Abraham Maslow's hierarchy of needs fits well in management.
To do high-quality work, veterinary team members need to feel respected. But before respect comes the need to fit in with the team. But who can worry about fitting in when the veterinary clinic is full of electrical hazards and fall risks? And if you can't breathe with all the dust, chemicals, and unfiltered odors from the kennel, well, a fall is the least of your worries. That's how the accounting firm Lacher McDonald & Co. has adapted psychologist Abraham Maslow's hierarchy of human needs to the veterinary workplace.
In Maslow's original hierarchy, the ladder of needs starts with the most basic-food, water, shelter-and ascends all the way to self-actualization, when people have the time and freedom to live their dreams and think about others' needs as well as their own. Here is Lacher McDonald's ladder of veterinary needs on the road to self-actualization. Are your managers keeping team members on the bottom of the ladder or helping them to reach the very top?
1. Physiological needs, like air, food, water, and healthy body temperature. Good air conditioning and comfortable working conditions are major contributors to meeting physical needs. When employees are too cold or too warm, production suffers. When unpleasant smells permeate through your clinic, more effort is spent on breathing than working. Provide better, more pleasant air throughout your practice.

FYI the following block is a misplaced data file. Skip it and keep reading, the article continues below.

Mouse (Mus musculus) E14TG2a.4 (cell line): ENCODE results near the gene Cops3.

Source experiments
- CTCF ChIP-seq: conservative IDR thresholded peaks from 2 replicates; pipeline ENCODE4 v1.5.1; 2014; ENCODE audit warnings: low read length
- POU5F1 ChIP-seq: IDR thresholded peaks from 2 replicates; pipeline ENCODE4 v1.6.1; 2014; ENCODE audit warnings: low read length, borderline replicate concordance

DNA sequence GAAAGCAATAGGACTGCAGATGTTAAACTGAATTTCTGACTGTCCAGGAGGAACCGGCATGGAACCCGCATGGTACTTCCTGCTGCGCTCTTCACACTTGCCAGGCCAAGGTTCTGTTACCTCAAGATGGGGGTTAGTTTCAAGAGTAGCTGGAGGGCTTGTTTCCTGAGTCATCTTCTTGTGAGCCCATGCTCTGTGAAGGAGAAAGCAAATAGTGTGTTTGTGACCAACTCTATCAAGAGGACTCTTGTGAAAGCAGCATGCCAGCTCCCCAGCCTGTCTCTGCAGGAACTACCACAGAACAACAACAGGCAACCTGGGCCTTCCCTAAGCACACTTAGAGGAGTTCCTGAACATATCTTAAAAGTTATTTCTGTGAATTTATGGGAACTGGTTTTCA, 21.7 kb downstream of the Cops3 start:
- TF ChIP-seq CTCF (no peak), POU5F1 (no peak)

2. Safety needs, like freedom from tripping, electrical misconnections, and unsafe equipment. Handling aggressive animals can squash productivity, and front-desk personnel are ineffective if they feel threatened by clients or other visitors to your clinic. Establish procedures to keep team members safe.
3. The need for love, affection, and a sense of belonging. Team members who are alienated from the work group won't be effective. Team members can sometimes make new employees feel uncomfortable and insecure. Helping new employees phase into your clinic can help them to bond. Introduce new team members to the entire staff, arrange for new team members' first lunch, and assign someone to mentor new employees.
4. The need for esteem. We don't just need to be loved. We need to be respected. Team members can't get past this rung if they're belittled, needlessly criticized, or constantly yelled at by their peers and superiors. Managers who belittle team members drive good employees away. Simple thank-yous can fill this need and result in a high level of self-confidence and productivity.
5. The need for self-actualization. Once all the above needs are met, a person is ready to self-actualize and do what they were born to do. That's when productivity really happens. According to Maslow, self-actualized team members and managers tend to focus on problems outside of themselves, have a clear sense of what's true and what's phony, are spontaneous and creative, and are not bound too strictly by social conventions. Allowing managers who are not self-actualized to continue in their roles can be damaging to a veterinary team's morale.